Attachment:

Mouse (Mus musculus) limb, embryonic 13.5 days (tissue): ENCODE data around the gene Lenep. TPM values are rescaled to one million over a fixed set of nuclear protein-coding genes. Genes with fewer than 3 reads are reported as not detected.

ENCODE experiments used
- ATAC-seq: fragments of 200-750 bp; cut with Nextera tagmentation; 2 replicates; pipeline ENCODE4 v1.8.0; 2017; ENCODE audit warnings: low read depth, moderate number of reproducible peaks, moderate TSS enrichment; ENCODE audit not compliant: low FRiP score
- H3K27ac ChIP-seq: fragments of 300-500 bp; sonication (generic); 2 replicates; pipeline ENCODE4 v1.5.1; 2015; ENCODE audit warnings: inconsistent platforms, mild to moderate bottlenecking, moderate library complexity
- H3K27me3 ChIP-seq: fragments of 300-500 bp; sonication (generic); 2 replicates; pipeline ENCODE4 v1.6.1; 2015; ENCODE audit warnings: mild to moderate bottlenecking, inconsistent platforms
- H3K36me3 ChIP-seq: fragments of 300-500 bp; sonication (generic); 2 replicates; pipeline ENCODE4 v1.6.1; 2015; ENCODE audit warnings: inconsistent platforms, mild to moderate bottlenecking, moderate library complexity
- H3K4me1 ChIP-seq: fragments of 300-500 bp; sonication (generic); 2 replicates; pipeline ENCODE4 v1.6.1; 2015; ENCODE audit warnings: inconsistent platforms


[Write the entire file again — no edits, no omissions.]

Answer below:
Mouse (Mus musculus) limb, embryonic 13.5 days (tissue): ENCODE data around the gene Lenep. TPM values are rescaled to one million over a fixed set of nuclear protein-coding genes. Genes with fewer than 3 reads are reported as not detected.

ENCODE experiments used
- ATAC-seq: fragments of 200-750 bp; cut with Nextera tagmentation; 2 replicates; pipeline ENCODE4 v1.8.0; 2017; ENCODE audit warnings: low read depth, moderate number of reproducible peaks, moderate TSS enrichment; ENCODE audit not compliant: low FRiP score
- H3K27ac ChIP-seq: fragments of 300-500 bp; sonication (generic); 2 replicates; pipeline ENCODE4 v1.5.1; 2015; ENCODE audit warnings: inconsistent platforms, mild to moderate bottlenecking, moderate library complexity
- H3K27me3 ChIP-seq: fragments of 300-500 bp; sonication (generic); 2 replicates; pipeline ENCODE4 v1.6.1; 2015; ENCODE audit warnings: mild to moderate bottlenecking, inconsistent platforms
- H3K36me3 ChIP-seq: fragments of 300-500 bp; sonication (generic); 2 replicates; pipeline ENCODE4 v1.6.1; 2015; ENCODE audit warnings: inconsistent platforms, mild to moderate bottlenecking, moderate library complexity
- H3K4me1 ChIP-seq: fragments of 300-500 bp; sonication (generic); 2 replicates; pipeline ENCODE4 v1.6.1; 2015; ENCODE audit warnings: inconsistent platforms